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Author Topic: The protected, connected liberal media elite  (Read 2654 times)
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Pi
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« on: May 19, 2015, 10:32:00 AM »

http://thehill.com/opinion/katie-pavlich/242442-katie-pavlich-the-protected-connected-liberal-media-elite

On Dec. 23, 2012, former NBC anchor David Gregory hosted an interview with National Rifle Association Executive Vice President Wayne LaPierre on “Meet the Press.”

As expected, the interview was hostile, with Gregory repeatedly badgering LaPierre over his not supporting a federal high-capacity magazine ban. But instead of simply talking about 30-round magazines, Gregory brought one on set to wave in front of the cameras. The problem? The “Meet the Press” studio is located in Washington, D.C., where merely possessing an empty high-capacity magazine is illegal.

“No person in the District shall possess, sell, or transfer any large capacity ammunition feeding device regardless of whether the device is attached to a firearm,” the law states. “For the purposes of this subsection, the term large capacity ammunition feeding device means a magazine, belt, drum, feed strip, or similar device that has a capacity of, or that can be readily restored or converted to accept, more than 10 rounds of ammunition.”

The punishment for possession of a high-capacity magazine is up to one year in jail and a $1,000 fine. NBC had apparently contacted the police to ask for special permission to use the magazine on air, and the request was denied. Gregory used it anyway and got a free pass on the consequences for doing so.

To give some perspective, D.C. businessman Mark Witaschek had a single empty shotgun shell from a bird hunt, a spent brass casing and muzzleloader reloading supplies, which are considered ammunition under the law, in his Georgetown home when it was raided by dozens of police officers. Witaschek was prosecuted by D.C. Attorney General Irvin B. Nathan in a lengthy, two-year-long process and convicted. Nathan refused to prosecute Gregory.

When Gregory was eventually replaced by Chuck Todd, it was because of ratings, not because he essentially violated federal law on set to prove his personal political point. There was no punishment from NBC.

Fast-forward two years and we’re seeing another member of the liberal elite getting a free pass for behavior that would have landed anyone else in the unemployment line.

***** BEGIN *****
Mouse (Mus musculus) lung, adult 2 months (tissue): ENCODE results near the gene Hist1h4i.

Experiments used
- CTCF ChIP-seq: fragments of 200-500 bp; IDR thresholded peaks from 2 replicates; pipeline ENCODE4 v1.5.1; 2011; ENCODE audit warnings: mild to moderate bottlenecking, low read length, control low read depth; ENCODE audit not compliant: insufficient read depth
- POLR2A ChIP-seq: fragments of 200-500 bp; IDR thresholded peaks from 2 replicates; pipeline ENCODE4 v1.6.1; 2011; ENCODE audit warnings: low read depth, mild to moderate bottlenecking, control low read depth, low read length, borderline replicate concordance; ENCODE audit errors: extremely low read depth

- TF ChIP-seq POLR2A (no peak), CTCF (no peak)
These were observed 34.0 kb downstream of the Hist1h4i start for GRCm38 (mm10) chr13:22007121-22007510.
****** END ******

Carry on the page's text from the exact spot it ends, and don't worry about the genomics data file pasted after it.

This time, it’s former Clinton White House communications hack and current ABC anchor George Stephanopoulos.

Stephanopoulos was busted by the Washington Free Beacon last week for donating a total of $75,000 to the Clinton Foundation without disclosure to his employer or the audiences he serves. The revelation came less than one week after Stephanopoulos conducted a harsh interview with Clinton Cash author Peter Schweizer, where he accused him of having a lack of evidence to support his claims that Hillary Clinton traded political favors for donations to the Clinton Foundation during her time as secretary of State. Stephanopoulos defended the Clintons and the Clinton Foundation and claimed ABC News had done a thorough investigation and found no wrongdoing — all while hiding his own donations to the organization.

ABC hasn’t announced any plans to reprimand Stephanopoulos — after all, he was just helping to protect the environment and fund AIDS research.

“I want to address some news you may have seen about me. Over the last several years I’ve made substantial donations to dozens of charities including the Clinton Global Foundation. Those donations were a matter of public record but I should have made additional disclosures on air when we covered the foundation. And I now believe that directing personal donations to that foundation was a mistake,” Stephanopoulos said during an apology on “Good Morning America.” “Even though I made them strictly to support work done to stop the spread of AIDS, help children, and protect the environment in poor countries, I should have gone the extra mile to avoid even the appearance of a conflict. I apologize to all of you for failing to do that.”